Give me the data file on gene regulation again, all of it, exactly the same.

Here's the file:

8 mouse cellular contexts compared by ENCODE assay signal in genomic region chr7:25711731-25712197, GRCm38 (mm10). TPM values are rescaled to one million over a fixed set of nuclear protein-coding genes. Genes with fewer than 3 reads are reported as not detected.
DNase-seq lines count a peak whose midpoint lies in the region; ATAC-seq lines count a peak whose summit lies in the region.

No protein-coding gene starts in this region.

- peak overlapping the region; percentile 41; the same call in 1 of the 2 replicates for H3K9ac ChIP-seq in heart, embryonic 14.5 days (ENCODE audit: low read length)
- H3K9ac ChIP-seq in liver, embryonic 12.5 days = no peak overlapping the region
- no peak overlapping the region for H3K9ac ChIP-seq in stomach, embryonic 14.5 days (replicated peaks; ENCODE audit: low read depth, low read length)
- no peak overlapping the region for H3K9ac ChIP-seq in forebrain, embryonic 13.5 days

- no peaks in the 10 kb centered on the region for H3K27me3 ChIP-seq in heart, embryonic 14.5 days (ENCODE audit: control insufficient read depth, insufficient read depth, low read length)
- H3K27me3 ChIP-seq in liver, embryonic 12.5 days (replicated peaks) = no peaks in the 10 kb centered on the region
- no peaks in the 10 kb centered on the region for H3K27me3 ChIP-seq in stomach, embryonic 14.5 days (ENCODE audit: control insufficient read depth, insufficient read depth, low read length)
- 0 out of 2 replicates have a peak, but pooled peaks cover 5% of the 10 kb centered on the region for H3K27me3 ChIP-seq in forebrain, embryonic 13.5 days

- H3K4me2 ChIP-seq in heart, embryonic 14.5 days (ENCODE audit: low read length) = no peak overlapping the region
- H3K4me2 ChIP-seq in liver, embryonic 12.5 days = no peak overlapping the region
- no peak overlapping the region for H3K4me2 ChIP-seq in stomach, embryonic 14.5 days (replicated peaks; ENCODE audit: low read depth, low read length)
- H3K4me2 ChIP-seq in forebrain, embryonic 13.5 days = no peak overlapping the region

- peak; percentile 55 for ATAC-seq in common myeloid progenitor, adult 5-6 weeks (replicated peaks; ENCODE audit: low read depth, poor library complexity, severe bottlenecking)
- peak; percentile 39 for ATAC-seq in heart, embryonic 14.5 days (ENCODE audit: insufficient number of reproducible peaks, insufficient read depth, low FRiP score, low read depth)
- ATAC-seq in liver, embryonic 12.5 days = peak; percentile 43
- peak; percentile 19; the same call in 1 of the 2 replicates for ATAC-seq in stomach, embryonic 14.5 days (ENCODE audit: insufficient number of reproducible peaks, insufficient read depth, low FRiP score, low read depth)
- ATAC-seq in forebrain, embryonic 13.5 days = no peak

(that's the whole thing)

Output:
8 mouse cellular contexts compared by ENCODE assay signal in genomic region chr7:25711731-25712197, GRCm38 (mm10). TPM values are rescaled to one million over a fixed set of nuclear protein-coding genes. Genes with fewer than 3 reads are reported as not detected.
DNase-seq lines count a peak whose midpoint lies in the region; ATAC-seq lines count a peak whose summit lies in the region.

No protein-coding gene starts in this region.

- peak overlapping the region; percentile 41; the same call in 1 of the 2 replicates for H3K9ac ChIP-seq in heart, embryonic 14.5 days (ENCODE audit: low read length)
- H3K9ac ChIP-seq in liver, embryonic 12.5 days = no peak overlapping the region
- no peak overlapping the region for H3K9ac ChIP-seq in stomach, embryonic 14.5 days (replicated peaks; ENCODE audit: low read depth, low read length)
- no peak overlapping the region for H3K9ac ChIP-seq in forebrain, embryonic 13.5 days

- no peaks in the 10 kb centered on the region for H3K27me3 ChIP-seq in heart, embryonic 14.5 days (ENCODE audit: control insufficient read depth, insufficient read depth, low read length)
- H3K27me3 ChIP-seq in liver, embryonic 12.5 days (replicated peaks) = no peaks in the 10 kb centered on the region
- no peaks in the 10 kb centered on the region for H3K27me3 ChIP-seq in stomach, embryonic 14.5 days (ENCODE audit: control insufficient read depth, insufficient read depth, low read length)
- 0 out of 2 replicates have a peak, but pooled peaks cover 5% of the 10 kb centered on the region for H3K27me3 ChIP-seq in forebrain, embryonic 13.5 days

- H3K4me2 ChIP-seq in heart, embryonic 14.5 days (ENCODE audit: low read length) = no peak overlapping the region
- H3K4me2 ChIP-seq in liver, embryonic 12.5 days = no peak overlapping the region
- no peak overlapping the region for H3K4me2 ChIP-seq in stomach, embryonic 14.5 days (replicated peaks; ENCODE audit: low read depth, low read length)
- H3K4me2 ChIP-seq in forebrain, embryonic 13.5 days = no peak overlapping the region

- peak; percentile 55 for ATAC-seq in common myeloid progenitor, adult 5-6 weeks (replicated peaks; ENCODE audit: low read depth, poor library complexity, severe bottlenecking)
- peak; percentile 39 for ATAC-seq in heart, embryonic 14.5 days (ENCODE audit: insufficient number of reproducible peaks, insufficient read depth, low FRiP score, low read depth)
- ATAC-seq in liver, embryonic 12.5 days = peak; percentile 43
- peak; percentile 19; the same call in 1 of the 2 replicates for ATAC-seq in stomach, embryonic 14.5 days (ENCODE audit: insufficient number of reproducible peaks, insufficient read depth, low FRiP score, low read depth)
- ATAC-seq in forebrain, embryonic 13.5 days = no peak